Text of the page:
In an offseason where Zack Greinke set the record as the highest paid right-handed pitcher of all time and Ervin Santana's $13 million contract was pursued by numerous teams, it's hard to believe that any starting pitching bargains could be found this winter. Yet for those who were patient and played the market well, a few properly valued pieces could be found.
Then again, who can really tell at this point? For every unexpected R.A. Dickey, there are numerous "bargains" who end up producing nothing -- showing why they were a bargain in the first place. Yet every signing and every trade is a roll of the dice. Better to find a good deal than obviously overpay. In the spirit of lists, here's our three favorite starting pitching bargains from the MLB offseason (so far):
2012 Free Agent Pitching Bargains
1. Scott Baker, Chicago Cubs - 1 year, $5.5 million (plus $1.5 million in incentives)
The Cubs are remaking their rotation this offseason as Theo Epstein and company implement "the plan", so Edwin Jackson will win the lion's share of attention among the new faces at Wrigley. Yet it's the former Twins hurler who earns the nod as a top bargain.
Baker missed all of last season due to Tommy John surgery, and it will take some time for Baker to round into form. The good news, however, is that he's expected to be ready for 5-6 innings per start by the time opening week rolls around and the dog days of summer will allow for Baker to build up his strength. As a starter who's averaged 28 starts and 169 innings the last four seasons, he's a good bet to find his rhythm post-TJ surgery.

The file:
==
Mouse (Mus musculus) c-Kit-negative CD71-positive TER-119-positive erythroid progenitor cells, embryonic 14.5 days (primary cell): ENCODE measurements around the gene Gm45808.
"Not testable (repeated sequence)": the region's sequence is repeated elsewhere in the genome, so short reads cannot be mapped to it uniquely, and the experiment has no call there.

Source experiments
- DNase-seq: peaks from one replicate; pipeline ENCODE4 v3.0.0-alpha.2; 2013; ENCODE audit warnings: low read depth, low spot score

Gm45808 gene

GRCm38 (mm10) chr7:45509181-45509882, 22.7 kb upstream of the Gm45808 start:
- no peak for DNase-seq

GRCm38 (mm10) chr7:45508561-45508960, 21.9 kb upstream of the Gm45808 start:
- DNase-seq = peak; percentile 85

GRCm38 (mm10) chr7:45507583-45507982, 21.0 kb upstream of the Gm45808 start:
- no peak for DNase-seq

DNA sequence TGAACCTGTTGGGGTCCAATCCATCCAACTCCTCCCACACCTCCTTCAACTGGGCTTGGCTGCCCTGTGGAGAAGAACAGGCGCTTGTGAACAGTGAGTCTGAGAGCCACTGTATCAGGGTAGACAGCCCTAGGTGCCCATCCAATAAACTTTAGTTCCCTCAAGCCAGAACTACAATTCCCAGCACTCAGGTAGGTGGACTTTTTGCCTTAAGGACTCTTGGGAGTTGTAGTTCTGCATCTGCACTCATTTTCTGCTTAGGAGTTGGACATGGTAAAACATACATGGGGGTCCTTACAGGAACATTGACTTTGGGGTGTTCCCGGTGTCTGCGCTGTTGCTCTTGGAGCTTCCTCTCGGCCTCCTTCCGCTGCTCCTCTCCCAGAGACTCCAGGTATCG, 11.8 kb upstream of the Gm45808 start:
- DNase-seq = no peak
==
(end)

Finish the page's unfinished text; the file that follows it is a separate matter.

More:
Before the injury, Baker was pitching as well as ever. He finished 2011 with a 3.14 ERA in 21 starts and a WHIP of 1.173, both career bests. Better yet, his nearly 4-1 K:BB ratio was also a career high. At age 31, he's still in his prime and should produce similar results to Jackson for less than half the price in 2012.
2. Bartolo Colon, Oakland Athletics - 1 year, $3 million
Yes, he will be 40-years-old in May. No, he's not exactly the model of staying healthy and fit in the offseason (or any time of year). However, it's hard to argue with the results he's produced late in his career, and if he can even give the A's anything close to last year's numbers then they have a steal on their hands.
Last year, Colon went 10-9 for Oakland with a 3.43 ERA in 152 innings. He walked only 23 batters in 24 starts and it's clear he's becoming efficient near the end of his career. He's prone to the long ball, but it's hard to understand why he did not command more on the open market. Since 2008, Colon has a 3.81 ERA in 72 games. He won't give you a full season, but when Scott Feldman makes more than twice as much, that's a bargain.
3. Hiroki Kuroda, New York Yankees - 1 year, $15 million
Let me beat you to it: A $15 million bargain? Yes. Pitching wins World Series titles and it costs a fortune to find a frontline starter. The Yanks are paying a premium for 2013, but that's all they're on the hook for. In an age where such pitchers typically garner five- or six-year deals, Kuroda's deal is a one-year marvel.
Kuroda will win 15+, throw over 200 innings and provide the Yanks with the dominant starter they need to stay in the hunt in the AL East. There are question marks all around, but having an anchor like Kuroda in the rotation certainly helps. If Ryan Dempster can approach the twilight of his career and still receive a multi-year deal, Kuroda deserves the same. Brian Cashman should have received more credit for this deal.